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Are the U.S. Dollar's Safehaven Days Numbered

Currencies / US Dollar Apr 12, 2009 - 09:26 PM GMT

By: Money_and_Markets

Currencies Best Financial Markets Analysis ArticleBryan Rich writes: It’s not hard to understand the relationship of the dollar with human emotions like greed and fear. And that relationship is rarely more visible than it is today …

When investors are willing to take on more risk, stocks, emerging market currencies and commodities all bounce. On the other hand, when fear is prevalent, the dollar soars, Treasuries take off, and gold starts sniffing towards $1,000 an ounce.

This relationship between greed (risk) and fear (safety) is the driving force of financial markets right now. For investors and traders alike, understanding this environment and making the judgment on where the cycle of risk appetite stands is the key to success.

Before I go on, though, here’s a look at the basic definitions of these two market forces and how they apply to investor sentiment …

Greed (Risk): Possibility of Loss Or Injury

Risk-taking is the foundation of capitalism, incentives and rewards. It inspires creativity, growth and advancement. When expected returns compensate for the risk taken, risk appetite rises. For example, if you’re presented the opportunity to risk $1 to make $5, you might take that risk. However, if you have to risk $5 to make $1, you might think twice before jumping in.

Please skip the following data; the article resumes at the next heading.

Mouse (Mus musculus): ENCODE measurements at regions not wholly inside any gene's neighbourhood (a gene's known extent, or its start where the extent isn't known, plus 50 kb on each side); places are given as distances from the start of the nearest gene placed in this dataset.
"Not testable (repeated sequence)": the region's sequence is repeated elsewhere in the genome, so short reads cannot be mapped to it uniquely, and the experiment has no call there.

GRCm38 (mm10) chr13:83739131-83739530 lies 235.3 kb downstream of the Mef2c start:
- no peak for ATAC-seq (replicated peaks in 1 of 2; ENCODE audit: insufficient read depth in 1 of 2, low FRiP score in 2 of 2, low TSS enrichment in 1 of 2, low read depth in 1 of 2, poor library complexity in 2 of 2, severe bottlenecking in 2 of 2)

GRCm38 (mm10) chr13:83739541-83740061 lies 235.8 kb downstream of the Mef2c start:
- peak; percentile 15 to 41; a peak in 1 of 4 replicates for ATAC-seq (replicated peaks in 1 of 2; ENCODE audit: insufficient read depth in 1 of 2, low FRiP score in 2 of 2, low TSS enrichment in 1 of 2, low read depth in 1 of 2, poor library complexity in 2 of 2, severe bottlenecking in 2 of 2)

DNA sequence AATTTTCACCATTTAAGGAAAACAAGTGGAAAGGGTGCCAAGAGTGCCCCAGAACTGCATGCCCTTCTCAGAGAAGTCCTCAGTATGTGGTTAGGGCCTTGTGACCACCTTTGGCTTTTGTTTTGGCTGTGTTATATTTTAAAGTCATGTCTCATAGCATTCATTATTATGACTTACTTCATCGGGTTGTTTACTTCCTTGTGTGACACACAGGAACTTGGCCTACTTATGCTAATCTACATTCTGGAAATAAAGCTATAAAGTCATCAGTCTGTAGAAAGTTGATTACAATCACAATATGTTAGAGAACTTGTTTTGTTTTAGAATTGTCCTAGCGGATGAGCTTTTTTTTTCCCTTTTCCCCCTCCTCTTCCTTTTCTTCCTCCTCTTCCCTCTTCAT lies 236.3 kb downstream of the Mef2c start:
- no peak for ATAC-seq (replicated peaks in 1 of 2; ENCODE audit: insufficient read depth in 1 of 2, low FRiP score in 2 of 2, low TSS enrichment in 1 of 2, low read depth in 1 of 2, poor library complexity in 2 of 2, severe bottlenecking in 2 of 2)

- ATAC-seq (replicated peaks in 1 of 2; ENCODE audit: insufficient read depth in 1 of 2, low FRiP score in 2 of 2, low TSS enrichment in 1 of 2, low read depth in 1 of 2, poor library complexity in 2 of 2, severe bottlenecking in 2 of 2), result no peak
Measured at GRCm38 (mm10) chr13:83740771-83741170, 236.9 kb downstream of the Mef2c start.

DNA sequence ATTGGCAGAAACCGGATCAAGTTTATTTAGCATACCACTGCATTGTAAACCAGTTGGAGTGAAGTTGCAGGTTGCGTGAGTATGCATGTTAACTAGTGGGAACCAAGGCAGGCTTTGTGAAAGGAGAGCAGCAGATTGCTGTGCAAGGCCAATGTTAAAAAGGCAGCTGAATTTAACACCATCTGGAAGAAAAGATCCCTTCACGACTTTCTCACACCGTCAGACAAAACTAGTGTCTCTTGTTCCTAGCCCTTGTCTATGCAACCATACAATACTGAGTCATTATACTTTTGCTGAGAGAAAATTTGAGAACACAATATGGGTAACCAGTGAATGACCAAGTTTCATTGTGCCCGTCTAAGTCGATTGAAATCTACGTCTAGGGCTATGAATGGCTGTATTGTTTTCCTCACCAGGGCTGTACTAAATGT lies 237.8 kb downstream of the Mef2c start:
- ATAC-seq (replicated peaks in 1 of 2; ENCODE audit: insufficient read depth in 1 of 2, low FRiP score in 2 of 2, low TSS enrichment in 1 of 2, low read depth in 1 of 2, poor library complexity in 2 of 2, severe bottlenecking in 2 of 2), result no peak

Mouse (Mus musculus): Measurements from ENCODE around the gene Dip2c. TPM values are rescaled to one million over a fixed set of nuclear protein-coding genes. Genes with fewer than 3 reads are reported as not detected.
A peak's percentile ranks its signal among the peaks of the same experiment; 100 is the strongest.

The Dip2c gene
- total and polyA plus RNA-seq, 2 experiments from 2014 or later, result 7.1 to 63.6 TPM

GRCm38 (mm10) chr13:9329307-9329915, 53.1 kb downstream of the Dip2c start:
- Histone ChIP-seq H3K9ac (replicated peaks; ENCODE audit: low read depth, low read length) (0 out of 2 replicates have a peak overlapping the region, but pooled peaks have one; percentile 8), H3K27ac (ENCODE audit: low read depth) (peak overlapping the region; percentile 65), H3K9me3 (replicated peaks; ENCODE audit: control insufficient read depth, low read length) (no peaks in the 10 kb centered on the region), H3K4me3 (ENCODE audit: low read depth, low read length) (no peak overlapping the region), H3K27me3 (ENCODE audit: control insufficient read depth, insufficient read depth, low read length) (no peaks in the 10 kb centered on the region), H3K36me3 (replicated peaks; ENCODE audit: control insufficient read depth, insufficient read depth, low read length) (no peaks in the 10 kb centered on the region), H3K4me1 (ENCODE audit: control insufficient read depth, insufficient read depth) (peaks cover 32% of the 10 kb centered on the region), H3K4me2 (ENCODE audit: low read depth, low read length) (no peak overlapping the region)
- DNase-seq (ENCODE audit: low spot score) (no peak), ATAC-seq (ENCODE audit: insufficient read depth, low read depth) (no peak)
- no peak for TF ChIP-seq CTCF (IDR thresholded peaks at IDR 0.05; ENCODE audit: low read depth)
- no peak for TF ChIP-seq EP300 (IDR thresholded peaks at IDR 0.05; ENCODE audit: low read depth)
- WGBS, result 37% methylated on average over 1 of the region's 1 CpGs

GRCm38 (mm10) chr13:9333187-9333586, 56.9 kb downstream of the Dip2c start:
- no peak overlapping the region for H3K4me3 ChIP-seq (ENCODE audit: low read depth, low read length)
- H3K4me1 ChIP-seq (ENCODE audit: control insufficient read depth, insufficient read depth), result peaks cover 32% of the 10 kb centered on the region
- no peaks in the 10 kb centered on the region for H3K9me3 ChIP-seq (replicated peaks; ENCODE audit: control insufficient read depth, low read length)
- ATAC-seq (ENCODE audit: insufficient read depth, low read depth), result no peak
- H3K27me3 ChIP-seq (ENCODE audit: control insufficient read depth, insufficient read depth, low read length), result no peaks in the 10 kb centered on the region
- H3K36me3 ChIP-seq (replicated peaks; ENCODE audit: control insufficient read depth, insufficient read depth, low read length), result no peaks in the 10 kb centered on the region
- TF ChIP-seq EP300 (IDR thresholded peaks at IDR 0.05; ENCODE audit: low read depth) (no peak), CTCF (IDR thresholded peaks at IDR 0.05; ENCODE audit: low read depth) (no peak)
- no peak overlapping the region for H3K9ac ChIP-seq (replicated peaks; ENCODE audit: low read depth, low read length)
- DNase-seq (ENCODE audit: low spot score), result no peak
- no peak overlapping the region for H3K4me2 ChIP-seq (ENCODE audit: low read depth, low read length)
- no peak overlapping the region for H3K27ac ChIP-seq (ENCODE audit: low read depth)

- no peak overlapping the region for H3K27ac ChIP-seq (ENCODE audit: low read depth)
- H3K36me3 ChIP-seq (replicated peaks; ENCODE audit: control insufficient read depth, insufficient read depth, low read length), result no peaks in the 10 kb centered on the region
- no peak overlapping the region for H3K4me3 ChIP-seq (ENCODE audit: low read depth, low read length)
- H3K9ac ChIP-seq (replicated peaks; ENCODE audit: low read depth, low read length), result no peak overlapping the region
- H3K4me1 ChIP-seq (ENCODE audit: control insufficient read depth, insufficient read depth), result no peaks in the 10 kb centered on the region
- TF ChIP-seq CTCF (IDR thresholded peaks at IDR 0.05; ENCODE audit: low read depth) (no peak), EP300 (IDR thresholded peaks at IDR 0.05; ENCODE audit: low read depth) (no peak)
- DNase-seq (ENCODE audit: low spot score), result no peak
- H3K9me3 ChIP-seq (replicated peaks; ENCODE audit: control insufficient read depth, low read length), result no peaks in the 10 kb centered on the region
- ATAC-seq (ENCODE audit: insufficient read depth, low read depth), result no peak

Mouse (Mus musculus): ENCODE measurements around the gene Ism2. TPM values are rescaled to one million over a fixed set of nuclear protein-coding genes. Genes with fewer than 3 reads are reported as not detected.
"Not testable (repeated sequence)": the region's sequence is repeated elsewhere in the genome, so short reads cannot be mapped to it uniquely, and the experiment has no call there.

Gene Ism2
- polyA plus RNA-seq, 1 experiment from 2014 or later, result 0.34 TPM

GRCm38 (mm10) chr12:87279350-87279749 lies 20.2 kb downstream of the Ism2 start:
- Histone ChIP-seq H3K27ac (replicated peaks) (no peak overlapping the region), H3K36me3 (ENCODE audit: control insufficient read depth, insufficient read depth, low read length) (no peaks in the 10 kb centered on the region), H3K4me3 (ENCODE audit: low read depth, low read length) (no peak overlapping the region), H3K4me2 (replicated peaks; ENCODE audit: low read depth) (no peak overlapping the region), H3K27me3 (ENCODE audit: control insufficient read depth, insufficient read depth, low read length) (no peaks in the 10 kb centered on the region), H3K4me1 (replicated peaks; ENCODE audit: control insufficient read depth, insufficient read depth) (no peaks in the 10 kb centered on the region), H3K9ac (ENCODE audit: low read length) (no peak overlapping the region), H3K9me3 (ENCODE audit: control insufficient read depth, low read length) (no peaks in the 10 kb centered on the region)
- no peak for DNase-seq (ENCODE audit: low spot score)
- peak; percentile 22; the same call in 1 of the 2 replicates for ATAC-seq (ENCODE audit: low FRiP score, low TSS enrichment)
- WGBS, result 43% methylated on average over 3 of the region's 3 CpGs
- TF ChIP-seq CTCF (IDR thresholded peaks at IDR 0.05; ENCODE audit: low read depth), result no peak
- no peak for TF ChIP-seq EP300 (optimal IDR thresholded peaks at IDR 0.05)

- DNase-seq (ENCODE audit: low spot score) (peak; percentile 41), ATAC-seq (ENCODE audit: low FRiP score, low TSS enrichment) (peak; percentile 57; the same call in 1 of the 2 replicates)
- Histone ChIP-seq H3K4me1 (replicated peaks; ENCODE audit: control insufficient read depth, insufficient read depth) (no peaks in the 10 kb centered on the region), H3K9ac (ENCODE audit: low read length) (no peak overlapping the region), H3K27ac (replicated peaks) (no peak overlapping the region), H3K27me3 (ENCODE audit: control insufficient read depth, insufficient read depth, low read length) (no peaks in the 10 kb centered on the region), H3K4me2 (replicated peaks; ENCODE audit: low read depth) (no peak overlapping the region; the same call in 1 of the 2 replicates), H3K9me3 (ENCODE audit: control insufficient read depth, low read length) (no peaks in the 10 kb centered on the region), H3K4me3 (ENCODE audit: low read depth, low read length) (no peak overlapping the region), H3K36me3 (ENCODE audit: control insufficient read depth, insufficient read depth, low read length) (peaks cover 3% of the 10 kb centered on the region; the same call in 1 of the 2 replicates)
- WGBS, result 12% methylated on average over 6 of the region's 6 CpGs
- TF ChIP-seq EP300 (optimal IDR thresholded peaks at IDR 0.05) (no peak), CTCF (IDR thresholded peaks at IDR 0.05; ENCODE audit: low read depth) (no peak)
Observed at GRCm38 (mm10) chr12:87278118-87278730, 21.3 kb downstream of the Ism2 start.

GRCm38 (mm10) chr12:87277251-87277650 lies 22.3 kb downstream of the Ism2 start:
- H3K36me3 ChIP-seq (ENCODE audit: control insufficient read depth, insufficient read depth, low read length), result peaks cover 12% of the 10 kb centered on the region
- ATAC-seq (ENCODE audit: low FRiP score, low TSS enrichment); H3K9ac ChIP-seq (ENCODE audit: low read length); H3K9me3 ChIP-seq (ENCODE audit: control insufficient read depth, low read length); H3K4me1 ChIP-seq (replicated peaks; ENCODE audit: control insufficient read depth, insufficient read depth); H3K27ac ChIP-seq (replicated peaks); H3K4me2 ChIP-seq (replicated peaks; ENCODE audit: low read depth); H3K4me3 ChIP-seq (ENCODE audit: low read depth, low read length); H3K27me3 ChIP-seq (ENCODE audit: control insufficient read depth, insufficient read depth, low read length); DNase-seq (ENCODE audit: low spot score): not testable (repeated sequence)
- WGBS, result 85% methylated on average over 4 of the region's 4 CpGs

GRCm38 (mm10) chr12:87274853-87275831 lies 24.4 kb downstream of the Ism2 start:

Fear (Safety):Freedom or Security fromDanger, Harm, or Loss

Safety is a tenet of preservation — keeping what you have and preserving its fundamental value.

During the recent run-up in asset prices, an extended period of easy money meant that investors, bankers, traders, speculators … even home owners could risk someone else’s money and reap the rewards for themselves.

Sure, a deal gone bad might have caused them to lose a job or their good credit, but not necessarily any of their own money. The reward to risk evaluation was lopsided. And the key to economic growth — incentives — became skewed.

When markets across the globe tumbled, self-preservation and preservation of capital hit center stage.
When markets across the globe tumbled, self-preservation and preservation of capital hit center stage.

In June 2006, when the housing market topped, asset values across the globe tumbled as credit lines were reined in and the leverage-induced bubbles burst. The leveraged losses reinforced the panic and accelerated the speed of decline — self-preservation and preservation of capital hit center stage.

Now, a mental tug of war is going on for most investors: Keeping what they have vs. attempting to get back what they lost.

Therefore, there is an ebb and flow of risk-taking and risk-aversion steering the markets.

Risk Aversion and the Dollar …

When investors from around the world decide where to park their money in this climate, the U.S. dollar is consistently the winner. Why?

The United States:

  • Is the world’s wealthiest country,
  • Has a stable legal tradition,
  • Has historically responsible macroeconomic policies,
  • And has a top-notch credit rating (more on this in a moment).